Whilst we’re on the topic of the Semantic Web… what IS the semantic web? Basically speaking, it’s a way to ensure that objects, people, files etc on the web are tagged in such a way so they can be connected to other objects, people, files etc in meaningful ways. FoaF is an example of this idea. This essay does a lot better job of describing the concepts.

Email best practices
Some complain they don’t get enough email, but most people claim the opposite. Here’s some really practical ways in which you can make both reading and writing email a lot more useful to everyone.
“Before e-mail, senders shouldered the burden of mail. Writing, stamping, and mailing a letter was a lot of work. Plus, each new addressee meant more postage, so we thought hard about whom to send things to. (Is it worth spending thirty-two cents for Loren to read this letter? Nah….) E-mail bludgeoned that system in no time. With free sending to an infinite number of people now a reality, every little thought and impulse becomes instant communication...”

Rent a German
This one is particularly for Marco to meet his translation requirements, but if you have a warped sense of humor like me you may get a kick out of this website too.
“rentagerman.de offers a wide range of Germans for your personal and social needs.”

Posted by Ant at 04:53 PM | Comments (0)

Company News, issue 5

I've been creating a newsletter I send out to the company every week to try and encourage a more 'heads up' approach to the internet/technology industry. I'm posting the same content to this blog so it doesn't feel quite so stale. Some of the links may seem a little "old news" due to the fact that they are. These early ones were ferreted out some 6 months ago.


Yahoo 360 Ain’t All That
This is a critique of Yahoo 360, by Marc Hedlund examines Yahoo 360 (Yahoo’s new community platform) using Lessons from Lucasfilm’s Habitat (essay that recounts the experiences of Lucasfilm Games making a graphical, multi-user online environment in the mid-1980s, and it stands as a great analysis of what makes online communities thrive or fail). This Article starts weakly, but persist because the lessons lower down are really pertinent to our development.

Social Software on TV
http://www.plasticbag.org/archives/2005/03/social_software_for_settop_boxes.shtml
http://www.corante.com/many/archives/2005/03/23/social_tv.php

Mobile Phone community access
H2G2 is now a pretty busy online community (H2G2 is code for ‘The Hitchhiker’s Guide to the Galaxy – a sci-fi cult series by Douglas Adams). They’ve just released a service that makes the site available via mobile phone. This is pretty ground-breaking stuff and is the first site of its kind I’ve heard of to leverage mobile devices for gathering user-generated content (discounting moblogs & camera-phone friendly photo sharing sites).

Mobile Google
Whilst mobile devices are in mind, here’s what Google is doing to make available useful internet stuff to mobile users. Of course, you will need a web enabled mobile phone.
“Google mobile lets you search and view the Web on your mobile phone. Google takes HTML pages normally viewed on a computer and translates them so that you can see them when you're on the go. To get started, simply type in your search query, and Google will return the most relevant results in a format your phone understands.”

Legalese
Admittedly, this pertains to UK law, but its interesting reading for those who want to understand the general dividing principles about what user-generated content XXXX could be held libel for.

Trace your ancestry… back to Africa?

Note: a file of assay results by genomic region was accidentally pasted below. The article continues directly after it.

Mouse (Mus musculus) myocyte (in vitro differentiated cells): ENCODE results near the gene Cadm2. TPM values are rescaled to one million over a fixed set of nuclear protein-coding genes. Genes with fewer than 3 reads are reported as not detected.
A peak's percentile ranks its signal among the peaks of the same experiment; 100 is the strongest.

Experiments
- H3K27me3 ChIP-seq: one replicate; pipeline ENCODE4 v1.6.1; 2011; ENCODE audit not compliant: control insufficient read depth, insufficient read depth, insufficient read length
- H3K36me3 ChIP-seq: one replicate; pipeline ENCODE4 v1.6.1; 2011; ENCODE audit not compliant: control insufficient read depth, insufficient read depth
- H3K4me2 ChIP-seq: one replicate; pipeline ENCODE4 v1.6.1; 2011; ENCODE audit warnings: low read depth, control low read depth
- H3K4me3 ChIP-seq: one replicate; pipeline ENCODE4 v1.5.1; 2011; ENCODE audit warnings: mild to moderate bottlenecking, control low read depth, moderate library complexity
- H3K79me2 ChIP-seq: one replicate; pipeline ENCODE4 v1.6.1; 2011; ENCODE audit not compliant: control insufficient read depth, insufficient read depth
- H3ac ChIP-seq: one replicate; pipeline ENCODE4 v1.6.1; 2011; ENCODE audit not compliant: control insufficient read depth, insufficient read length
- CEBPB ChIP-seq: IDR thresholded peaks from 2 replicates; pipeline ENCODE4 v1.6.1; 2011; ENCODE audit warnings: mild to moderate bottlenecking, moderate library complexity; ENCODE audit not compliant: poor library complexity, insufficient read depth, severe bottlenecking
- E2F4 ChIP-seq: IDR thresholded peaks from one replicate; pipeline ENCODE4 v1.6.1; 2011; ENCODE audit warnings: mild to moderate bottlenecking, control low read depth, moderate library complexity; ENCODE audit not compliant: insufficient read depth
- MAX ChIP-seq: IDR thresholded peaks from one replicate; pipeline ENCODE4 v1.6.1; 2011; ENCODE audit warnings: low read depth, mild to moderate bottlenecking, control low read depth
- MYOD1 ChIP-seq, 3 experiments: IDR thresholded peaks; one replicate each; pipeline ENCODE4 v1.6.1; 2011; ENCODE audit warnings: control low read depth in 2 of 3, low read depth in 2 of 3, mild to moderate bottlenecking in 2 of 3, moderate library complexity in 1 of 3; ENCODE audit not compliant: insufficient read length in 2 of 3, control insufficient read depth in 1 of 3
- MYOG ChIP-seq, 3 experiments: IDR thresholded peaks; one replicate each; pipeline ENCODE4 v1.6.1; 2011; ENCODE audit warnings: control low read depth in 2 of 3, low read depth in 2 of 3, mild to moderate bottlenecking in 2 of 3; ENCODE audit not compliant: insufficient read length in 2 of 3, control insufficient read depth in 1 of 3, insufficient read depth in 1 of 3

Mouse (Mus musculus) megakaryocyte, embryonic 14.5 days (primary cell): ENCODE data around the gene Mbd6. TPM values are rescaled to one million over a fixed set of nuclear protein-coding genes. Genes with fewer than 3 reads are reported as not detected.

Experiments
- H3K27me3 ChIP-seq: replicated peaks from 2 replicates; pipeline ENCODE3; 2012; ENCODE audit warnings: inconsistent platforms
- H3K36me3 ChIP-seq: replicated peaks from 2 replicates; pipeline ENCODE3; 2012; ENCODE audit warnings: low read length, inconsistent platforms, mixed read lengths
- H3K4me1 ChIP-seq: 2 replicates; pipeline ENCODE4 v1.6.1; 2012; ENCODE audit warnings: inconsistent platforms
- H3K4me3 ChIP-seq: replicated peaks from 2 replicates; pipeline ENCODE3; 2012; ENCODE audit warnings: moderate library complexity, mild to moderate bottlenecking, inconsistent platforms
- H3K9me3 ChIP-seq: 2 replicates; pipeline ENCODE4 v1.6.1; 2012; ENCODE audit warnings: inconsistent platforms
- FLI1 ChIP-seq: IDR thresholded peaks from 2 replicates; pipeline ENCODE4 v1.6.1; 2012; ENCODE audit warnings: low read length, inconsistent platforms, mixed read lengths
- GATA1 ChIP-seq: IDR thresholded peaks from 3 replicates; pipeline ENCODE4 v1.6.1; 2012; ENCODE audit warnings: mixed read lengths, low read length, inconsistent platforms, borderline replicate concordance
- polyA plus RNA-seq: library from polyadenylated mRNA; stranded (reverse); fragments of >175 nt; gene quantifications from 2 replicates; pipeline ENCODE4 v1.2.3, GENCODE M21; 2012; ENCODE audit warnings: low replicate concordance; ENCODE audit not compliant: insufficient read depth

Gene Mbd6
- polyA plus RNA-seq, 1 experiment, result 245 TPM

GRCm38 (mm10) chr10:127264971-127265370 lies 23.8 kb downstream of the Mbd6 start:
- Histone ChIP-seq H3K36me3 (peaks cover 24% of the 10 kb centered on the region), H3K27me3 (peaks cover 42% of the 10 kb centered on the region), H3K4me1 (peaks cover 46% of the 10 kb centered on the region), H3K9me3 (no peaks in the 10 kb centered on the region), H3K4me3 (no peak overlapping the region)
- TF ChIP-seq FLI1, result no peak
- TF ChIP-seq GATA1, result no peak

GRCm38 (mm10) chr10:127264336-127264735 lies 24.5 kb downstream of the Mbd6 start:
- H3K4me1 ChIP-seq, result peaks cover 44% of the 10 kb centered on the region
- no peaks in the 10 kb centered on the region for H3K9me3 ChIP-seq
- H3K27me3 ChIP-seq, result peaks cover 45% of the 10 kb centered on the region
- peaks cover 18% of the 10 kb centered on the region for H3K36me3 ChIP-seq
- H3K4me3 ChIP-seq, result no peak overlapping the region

The National Geographic is offering a service that will cost you $100 to find out who your great great great great great great great great… you get the idea.

Posted by Ant at 04:43 PM | Comments (0)

Company News, issue 4

I've been creating a newsletter I send out to the company every week to try and encourage a more 'heads up' approach to the internet/technology industry. I'm posting the same content to this blog so it doesn't feel quite so stale. Some of the links may seem a little "old news" due to the fact that they are. These early ones were ferreted out some 6 months ago.


History of Social Software
Outlining the history of computer mediated communication, dating way back before the internet as we know it today.
“The term 'social software', which is now used to define software that supports group interaction, has only become relatively popular within the last two or more years. However, the core ideas of social software itself enjoy a much longer history, running back to Vannevar Bush's ideas about 'memex' in 1945, and traveling through terms such as Augmentation, Groupware, and CSCW in the 1960s, 70s, 80s, and 90s.”

Do we do research right?
This article advocates a different approach to research that empowers those who design products.
Design Research: Why you need it

An Evolving Glossary of Experience Design
You may read terms in the articles from this newsletter, which are new or foreign. Here’s a glossary that outlines some of them.

New Search Engine
Jux2 finds the best results by finding the results that overlap between all three engines. Its got a few interesting features like the “What Google is missing” tab…

Ajax Travel
This online flight booking service uses AJAX (as mentioned last week – see this article if you didn’t read it) to great effect. The result is a software application feel to a website i.e. responsive, quick and powerful. As I’m in the market for flights right now I can testify that the results are pretty good too!

Monkey Love
A study suggests even rhesus macaque monkeys are fascinated with celebrity.
Status-Conscious Monkeys Shed Light on Celeb Obsession - Experiment May Help Explain Fascination With Famous and Powerful

More letters fun
This makes a word out of product images that relate to the term you’ve typed. Very cool… not sure how they do it.
http://amaztype.tha.jp/
This one works much the same way as the Google one sent 3 weeks ago, but uses Flickr’s API
http://metaatem.net/words/

Posted by Ant at 04:33 PM | Comments (0)